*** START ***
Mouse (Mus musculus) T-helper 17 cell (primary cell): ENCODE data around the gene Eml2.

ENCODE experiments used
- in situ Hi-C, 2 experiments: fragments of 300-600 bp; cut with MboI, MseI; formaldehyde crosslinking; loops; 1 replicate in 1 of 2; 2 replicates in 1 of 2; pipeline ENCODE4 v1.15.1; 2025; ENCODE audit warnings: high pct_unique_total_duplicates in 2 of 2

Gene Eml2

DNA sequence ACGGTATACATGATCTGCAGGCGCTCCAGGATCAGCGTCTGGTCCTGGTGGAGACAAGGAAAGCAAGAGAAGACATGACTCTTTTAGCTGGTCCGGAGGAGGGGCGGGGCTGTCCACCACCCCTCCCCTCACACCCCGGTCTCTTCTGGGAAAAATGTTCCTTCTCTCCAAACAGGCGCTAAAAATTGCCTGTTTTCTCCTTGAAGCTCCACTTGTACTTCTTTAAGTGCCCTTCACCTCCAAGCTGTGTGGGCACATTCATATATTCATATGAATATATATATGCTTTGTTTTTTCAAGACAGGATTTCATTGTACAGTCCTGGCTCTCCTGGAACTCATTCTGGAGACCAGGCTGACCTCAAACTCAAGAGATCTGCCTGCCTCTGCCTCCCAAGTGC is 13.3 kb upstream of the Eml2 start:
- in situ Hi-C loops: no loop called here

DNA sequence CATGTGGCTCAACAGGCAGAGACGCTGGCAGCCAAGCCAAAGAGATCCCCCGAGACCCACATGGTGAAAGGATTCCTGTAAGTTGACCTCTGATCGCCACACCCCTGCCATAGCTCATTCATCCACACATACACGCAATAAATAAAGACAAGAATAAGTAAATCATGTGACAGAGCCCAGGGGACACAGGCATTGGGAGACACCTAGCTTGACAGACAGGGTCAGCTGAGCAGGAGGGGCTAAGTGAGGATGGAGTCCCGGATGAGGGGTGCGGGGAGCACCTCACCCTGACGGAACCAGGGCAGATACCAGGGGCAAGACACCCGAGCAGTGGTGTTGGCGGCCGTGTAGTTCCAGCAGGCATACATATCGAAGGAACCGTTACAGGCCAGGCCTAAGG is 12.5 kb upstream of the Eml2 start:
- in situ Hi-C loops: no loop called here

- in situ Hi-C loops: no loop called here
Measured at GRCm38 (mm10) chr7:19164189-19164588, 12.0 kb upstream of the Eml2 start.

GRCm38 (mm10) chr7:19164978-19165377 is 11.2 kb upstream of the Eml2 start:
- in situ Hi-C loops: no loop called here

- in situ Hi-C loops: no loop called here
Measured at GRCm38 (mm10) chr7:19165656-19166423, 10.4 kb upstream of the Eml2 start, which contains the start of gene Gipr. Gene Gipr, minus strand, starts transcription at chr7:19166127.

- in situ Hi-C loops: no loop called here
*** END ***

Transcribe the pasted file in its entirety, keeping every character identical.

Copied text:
Mouse (Mus musculus) T-helper 17 cell (primary cell): ENCODE data around the gene Eml2.

ENCODE experiments used
- in situ Hi-C, 2 experiments: fragments of 300-600 bp; cut with MboI, MseI; formaldehyde crosslinking; loops; 1 replicate in 1 of 2; 2 replicates in 1 of 2; pipeline ENCODE4 v1.15.1; 2025; ENCODE audit warnings: high pct_unique_total_duplicates in 2 of 2

Gene Eml2

DNA sequence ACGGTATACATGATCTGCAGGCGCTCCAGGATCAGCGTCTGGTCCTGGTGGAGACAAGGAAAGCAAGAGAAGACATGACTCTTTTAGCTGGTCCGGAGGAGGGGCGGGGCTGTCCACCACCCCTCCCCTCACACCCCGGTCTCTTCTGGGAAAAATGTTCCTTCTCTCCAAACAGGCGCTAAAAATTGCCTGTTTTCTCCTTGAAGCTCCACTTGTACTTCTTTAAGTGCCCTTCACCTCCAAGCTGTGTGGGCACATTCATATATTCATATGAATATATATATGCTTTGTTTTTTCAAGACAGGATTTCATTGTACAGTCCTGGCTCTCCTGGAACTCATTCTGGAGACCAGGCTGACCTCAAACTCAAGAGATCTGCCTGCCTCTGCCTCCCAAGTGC is 13.3 kb upstream of the Eml2 start:
- in situ Hi-C loops: no loop called here

DNA sequence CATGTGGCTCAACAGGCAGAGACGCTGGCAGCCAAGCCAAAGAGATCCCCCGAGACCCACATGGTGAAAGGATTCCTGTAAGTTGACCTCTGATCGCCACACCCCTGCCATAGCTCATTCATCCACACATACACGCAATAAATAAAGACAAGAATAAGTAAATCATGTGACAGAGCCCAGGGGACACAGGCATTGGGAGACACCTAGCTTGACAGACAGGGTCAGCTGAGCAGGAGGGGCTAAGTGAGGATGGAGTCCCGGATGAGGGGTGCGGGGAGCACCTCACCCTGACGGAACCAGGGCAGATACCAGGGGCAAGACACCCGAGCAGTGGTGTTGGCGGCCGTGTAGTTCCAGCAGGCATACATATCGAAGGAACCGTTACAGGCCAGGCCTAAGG is 12.5 kb upstream of the Eml2 start:
- in situ Hi-C loops: no loop called here

- in situ Hi-C loops: no loop called here
Measured at GRCm38 (mm10) chr7:19164189-19164588, 12.0 kb upstream of the Eml2 start.

GRCm38 (mm10) chr7:19164978-19165377 is 11.2 kb upstream of the Eml2 start:
- in situ Hi-C loops: no loop called here

- in situ Hi-C loops: no loop called here
Measured at GRCm38 (mm10) chr7:19165656-19166423, 10.4 kb upstream of the Eml2 start, which contains the start of gene Gipr. Gene Gipr, minus strand, starts transcription at chr7:19166127.

- in situ Hi-C loops: no loop called here